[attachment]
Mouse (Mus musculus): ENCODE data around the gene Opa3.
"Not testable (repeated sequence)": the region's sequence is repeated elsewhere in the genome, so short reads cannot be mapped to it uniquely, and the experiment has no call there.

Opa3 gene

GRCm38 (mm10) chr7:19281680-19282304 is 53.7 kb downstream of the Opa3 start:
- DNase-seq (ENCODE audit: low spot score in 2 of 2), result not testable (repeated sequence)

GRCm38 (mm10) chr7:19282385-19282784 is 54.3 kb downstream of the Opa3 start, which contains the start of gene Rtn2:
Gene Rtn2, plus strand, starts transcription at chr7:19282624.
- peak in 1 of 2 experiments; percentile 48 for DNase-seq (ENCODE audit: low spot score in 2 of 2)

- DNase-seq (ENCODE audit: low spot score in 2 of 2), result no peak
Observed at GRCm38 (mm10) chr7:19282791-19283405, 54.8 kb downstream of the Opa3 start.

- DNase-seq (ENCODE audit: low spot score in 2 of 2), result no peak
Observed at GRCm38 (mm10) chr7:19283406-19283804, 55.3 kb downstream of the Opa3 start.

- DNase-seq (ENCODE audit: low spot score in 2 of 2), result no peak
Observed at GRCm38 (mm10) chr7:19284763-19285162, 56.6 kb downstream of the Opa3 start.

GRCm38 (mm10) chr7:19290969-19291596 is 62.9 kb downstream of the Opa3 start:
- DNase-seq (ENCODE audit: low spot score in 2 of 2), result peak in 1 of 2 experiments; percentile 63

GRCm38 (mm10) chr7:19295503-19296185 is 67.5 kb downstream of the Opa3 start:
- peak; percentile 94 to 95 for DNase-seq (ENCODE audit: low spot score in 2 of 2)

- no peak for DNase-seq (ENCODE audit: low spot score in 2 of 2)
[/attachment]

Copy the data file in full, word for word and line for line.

Mouse (Mus musculus): ENCODE data around the gene Opa3.
"Not testable (repeated sequence)": the region's sequence is repeated elsewhere in the genome, so short reads cannot be mapped to it uniquely, and the experiment has no call there.

Opa3 gene

GRCm38 (mm10) chr7:19281680-19282304 is 53.7 kb downstream of the Opa3 start:
- DNase-seq (ENCODE audit: low spot score in 2 of 2), result not testable (repeated sequence)

GRCm38 (mm10) chr7:19282385-19282784 is 54.3 kb downstream of the Opa3 start, which contains the start of gene Rtn2:
Gene Rtn2, plus strand, starts transcription at chr7:19282624.
- peak in 1 of 2 experiments; percentile 48 for DNase-seq (ENCODE audit: low spot score in 2 of 2)

- DNase-seq (ENCODE audit: low spot score in 2 of 2), result no peak
Observed at GRCm38 (mm10) chr7:19282791-19283405, 54.8 kb downstream of the Opa3 start.

- DNase-seq (ENCODE audit: low spot score in 2 of 2), result no peak
Observed at GRCm38 (mm10) chr7:19283406-19283804, 55.3 kb downstream of the Opa3 start.

- DNase-seq (ENCODE audit: low spot score in 2 of 2), result no peak
Observed at GRCm38 (mm10) chr7:19284763-19285162, 56.6 kb downstream of the Opa3 start.

GRCm38 (mm10) chr7:19290969-19291596 is 62.9 kb downstream of the Opa3 start:
- DNase-seq (ENCODE audit: low spot score in 2 of 2), result peak in 1 of 2 experiments; percentile 63

GRCm38 (mm10) chr7:19295503-19296185 is 67.5 kb downstream of the Opa3 start:
- peak; percentile 94 to 95 for DNase-seq (ENCODE audit: low spot score in 2 of 2)

- no peak for DNase-seq (ENCODE audit: low spot score in 2 of 2)